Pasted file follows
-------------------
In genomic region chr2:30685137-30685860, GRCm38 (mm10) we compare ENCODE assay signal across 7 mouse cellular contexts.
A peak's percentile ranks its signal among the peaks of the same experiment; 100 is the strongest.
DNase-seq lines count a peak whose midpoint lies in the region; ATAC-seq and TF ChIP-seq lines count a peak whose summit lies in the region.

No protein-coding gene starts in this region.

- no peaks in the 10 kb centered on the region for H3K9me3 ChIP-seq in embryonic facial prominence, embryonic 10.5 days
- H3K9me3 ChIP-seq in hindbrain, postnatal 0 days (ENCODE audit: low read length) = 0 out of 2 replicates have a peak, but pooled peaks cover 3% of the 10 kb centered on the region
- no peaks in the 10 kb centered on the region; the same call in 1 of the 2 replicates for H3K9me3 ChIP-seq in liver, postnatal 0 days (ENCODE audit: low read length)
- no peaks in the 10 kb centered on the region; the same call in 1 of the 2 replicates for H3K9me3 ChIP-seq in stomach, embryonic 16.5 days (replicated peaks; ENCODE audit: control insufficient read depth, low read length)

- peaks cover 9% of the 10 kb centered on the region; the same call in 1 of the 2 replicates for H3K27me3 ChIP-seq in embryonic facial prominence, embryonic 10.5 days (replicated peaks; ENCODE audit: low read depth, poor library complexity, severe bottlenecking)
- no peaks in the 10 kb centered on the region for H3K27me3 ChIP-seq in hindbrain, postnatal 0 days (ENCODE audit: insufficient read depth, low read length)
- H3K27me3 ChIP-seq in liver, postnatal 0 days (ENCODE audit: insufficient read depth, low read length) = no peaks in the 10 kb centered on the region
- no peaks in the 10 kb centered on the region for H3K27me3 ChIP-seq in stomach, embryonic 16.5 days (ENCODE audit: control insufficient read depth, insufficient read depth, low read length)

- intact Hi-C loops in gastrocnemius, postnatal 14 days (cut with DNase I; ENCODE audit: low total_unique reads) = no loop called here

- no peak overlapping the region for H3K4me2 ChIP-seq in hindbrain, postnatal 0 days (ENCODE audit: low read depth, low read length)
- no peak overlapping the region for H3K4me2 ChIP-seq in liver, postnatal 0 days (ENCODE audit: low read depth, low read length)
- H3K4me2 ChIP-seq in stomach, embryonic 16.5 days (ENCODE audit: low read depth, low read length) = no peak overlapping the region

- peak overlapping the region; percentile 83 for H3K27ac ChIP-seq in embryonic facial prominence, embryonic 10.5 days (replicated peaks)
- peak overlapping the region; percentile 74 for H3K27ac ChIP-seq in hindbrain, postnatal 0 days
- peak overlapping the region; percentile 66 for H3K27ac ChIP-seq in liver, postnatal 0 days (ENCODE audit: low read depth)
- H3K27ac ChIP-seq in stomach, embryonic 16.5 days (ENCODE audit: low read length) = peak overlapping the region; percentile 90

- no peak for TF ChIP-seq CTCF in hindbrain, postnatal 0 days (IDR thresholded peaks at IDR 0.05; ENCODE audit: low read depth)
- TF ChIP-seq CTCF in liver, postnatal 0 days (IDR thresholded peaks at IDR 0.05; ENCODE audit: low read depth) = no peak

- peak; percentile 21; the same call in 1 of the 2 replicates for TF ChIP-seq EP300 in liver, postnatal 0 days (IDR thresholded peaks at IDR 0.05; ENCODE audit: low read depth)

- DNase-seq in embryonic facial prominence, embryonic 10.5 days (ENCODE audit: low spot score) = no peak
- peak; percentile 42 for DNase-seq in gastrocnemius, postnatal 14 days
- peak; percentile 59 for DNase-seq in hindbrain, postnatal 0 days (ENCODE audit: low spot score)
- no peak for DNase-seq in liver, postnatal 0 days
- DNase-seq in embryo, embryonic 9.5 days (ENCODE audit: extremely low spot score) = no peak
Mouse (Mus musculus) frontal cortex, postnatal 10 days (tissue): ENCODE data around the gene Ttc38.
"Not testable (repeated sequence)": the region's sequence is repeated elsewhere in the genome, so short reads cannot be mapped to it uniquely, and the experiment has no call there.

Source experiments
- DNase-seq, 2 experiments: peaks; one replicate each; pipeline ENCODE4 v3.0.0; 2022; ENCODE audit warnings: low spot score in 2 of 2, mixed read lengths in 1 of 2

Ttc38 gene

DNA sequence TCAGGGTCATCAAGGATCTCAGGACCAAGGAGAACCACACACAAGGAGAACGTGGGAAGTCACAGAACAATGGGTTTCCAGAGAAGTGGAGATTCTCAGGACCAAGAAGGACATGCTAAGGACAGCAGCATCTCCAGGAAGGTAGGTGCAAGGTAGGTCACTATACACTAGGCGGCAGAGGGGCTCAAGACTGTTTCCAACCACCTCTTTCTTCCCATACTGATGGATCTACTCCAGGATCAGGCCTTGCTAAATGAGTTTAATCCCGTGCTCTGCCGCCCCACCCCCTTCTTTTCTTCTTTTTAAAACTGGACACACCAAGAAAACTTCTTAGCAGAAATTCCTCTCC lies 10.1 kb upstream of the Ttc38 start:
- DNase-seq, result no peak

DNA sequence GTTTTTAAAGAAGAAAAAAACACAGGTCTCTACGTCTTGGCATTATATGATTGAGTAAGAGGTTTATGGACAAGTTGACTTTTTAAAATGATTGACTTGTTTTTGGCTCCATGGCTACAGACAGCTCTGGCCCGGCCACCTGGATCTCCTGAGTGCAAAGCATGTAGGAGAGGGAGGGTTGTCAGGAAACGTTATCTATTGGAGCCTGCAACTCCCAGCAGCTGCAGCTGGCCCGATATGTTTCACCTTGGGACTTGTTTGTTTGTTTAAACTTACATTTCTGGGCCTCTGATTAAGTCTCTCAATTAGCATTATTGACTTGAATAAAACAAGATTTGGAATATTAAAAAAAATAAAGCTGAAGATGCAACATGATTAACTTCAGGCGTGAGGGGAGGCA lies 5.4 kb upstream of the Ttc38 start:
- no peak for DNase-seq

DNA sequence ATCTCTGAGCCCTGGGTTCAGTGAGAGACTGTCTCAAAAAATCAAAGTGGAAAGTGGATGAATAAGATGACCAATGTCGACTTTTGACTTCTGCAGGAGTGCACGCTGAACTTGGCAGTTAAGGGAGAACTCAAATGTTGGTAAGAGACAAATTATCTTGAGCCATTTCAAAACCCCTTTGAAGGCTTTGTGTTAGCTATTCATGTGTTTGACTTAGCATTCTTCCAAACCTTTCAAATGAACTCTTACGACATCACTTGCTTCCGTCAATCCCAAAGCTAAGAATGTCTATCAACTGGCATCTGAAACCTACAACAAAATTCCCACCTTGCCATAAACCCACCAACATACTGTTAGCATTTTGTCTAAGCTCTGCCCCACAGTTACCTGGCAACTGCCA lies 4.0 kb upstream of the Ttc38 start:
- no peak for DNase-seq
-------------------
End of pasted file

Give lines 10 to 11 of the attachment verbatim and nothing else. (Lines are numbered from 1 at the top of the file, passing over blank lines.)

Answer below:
- no peaks in the 10 kb centered on the region for H3K27me3 ChIP-seq in hindbrain, postnatal 0 days (ENCODE audit: insufficient read depth, low read length)
- H3K27me3 ChIP-seq in liver, postnatal 0 days (ENCODE audit: insufficient read depth, low read length) = no peaks in the 10 kb centered on the region